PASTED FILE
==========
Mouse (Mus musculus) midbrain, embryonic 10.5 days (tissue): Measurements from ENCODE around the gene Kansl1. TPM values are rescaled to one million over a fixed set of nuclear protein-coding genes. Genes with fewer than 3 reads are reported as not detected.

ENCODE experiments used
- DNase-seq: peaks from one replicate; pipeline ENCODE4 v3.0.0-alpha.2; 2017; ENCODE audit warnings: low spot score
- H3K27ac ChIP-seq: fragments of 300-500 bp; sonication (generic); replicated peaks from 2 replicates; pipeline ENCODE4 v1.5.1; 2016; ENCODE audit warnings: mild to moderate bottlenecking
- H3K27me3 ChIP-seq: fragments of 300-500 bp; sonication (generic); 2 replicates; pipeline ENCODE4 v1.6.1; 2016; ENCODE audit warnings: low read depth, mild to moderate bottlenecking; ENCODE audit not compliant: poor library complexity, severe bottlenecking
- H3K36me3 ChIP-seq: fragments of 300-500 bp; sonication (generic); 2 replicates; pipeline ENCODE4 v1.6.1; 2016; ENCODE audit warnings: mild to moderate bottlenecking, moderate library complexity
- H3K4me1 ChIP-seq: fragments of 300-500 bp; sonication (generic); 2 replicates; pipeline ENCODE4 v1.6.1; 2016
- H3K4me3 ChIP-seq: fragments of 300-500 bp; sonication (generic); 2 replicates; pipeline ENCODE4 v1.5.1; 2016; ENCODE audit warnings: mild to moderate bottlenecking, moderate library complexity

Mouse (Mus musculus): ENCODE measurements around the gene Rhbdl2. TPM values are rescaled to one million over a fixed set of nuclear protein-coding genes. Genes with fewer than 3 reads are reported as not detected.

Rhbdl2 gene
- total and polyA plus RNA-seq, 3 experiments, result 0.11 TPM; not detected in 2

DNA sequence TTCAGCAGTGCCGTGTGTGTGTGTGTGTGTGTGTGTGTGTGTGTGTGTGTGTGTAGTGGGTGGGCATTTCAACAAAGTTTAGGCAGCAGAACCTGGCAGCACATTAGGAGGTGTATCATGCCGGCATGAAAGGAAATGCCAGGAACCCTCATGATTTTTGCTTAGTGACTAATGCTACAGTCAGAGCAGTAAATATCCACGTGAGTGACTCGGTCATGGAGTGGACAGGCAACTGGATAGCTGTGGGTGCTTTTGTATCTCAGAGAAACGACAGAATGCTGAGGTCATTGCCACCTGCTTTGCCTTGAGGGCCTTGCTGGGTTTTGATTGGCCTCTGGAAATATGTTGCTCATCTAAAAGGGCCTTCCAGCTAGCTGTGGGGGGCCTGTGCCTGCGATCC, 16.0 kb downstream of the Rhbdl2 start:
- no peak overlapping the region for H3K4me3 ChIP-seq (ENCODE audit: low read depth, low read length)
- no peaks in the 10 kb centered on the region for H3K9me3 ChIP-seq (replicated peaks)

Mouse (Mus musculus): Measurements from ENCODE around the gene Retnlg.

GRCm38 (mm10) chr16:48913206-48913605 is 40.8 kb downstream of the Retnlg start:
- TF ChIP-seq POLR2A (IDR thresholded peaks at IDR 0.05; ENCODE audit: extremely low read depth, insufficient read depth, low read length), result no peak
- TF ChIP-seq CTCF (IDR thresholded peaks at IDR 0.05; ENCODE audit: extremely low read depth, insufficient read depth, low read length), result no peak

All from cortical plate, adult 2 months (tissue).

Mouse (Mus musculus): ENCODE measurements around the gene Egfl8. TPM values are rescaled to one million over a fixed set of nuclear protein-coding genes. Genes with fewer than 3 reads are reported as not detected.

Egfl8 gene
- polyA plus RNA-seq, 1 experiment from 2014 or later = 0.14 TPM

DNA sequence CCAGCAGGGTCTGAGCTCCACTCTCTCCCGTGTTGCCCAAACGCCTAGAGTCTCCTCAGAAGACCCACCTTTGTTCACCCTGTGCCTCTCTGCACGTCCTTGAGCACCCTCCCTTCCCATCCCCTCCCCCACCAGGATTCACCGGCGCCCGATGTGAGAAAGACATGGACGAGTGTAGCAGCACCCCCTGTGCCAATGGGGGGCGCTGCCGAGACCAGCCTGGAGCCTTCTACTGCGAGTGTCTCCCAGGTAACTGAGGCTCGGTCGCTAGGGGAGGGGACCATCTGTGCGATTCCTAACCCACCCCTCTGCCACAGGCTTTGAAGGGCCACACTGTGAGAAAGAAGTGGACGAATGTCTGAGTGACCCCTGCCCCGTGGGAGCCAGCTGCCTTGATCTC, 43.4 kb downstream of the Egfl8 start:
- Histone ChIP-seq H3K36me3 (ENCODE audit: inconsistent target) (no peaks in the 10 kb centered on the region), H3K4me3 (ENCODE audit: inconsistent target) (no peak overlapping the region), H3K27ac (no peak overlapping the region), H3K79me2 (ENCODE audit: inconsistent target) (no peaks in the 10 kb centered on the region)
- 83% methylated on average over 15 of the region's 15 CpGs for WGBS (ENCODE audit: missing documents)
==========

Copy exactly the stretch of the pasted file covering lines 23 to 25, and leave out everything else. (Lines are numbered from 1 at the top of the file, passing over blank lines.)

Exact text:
DNA sequence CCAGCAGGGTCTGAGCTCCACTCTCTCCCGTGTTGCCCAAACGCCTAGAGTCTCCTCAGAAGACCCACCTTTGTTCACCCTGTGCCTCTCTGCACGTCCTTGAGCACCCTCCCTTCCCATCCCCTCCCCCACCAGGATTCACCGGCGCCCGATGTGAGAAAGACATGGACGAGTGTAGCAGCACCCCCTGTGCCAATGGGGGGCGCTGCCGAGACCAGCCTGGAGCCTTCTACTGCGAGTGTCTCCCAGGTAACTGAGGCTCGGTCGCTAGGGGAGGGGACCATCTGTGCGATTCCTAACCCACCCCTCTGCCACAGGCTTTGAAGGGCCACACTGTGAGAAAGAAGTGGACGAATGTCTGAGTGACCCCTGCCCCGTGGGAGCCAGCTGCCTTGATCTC, 43.4 kb downstream of the Egfl8 start:
- Histone ChIP-seq H3K36me3 (ENCODE audit: inconsistent target) (no peaks in the 10 kb centered on the region), H3K4me3 (ENCODE audit: inconsistent target) (no peak overlapping the region), H3K27ac (no peak overlapping the region), H3K79me2 (ENCODE audit: inconsistent target) (no peaks in the 10 kb centered on the region)
- 83% methylated on average over 15 of the region's 15 CpGs for WGBS (ENCODE audit: missing documents)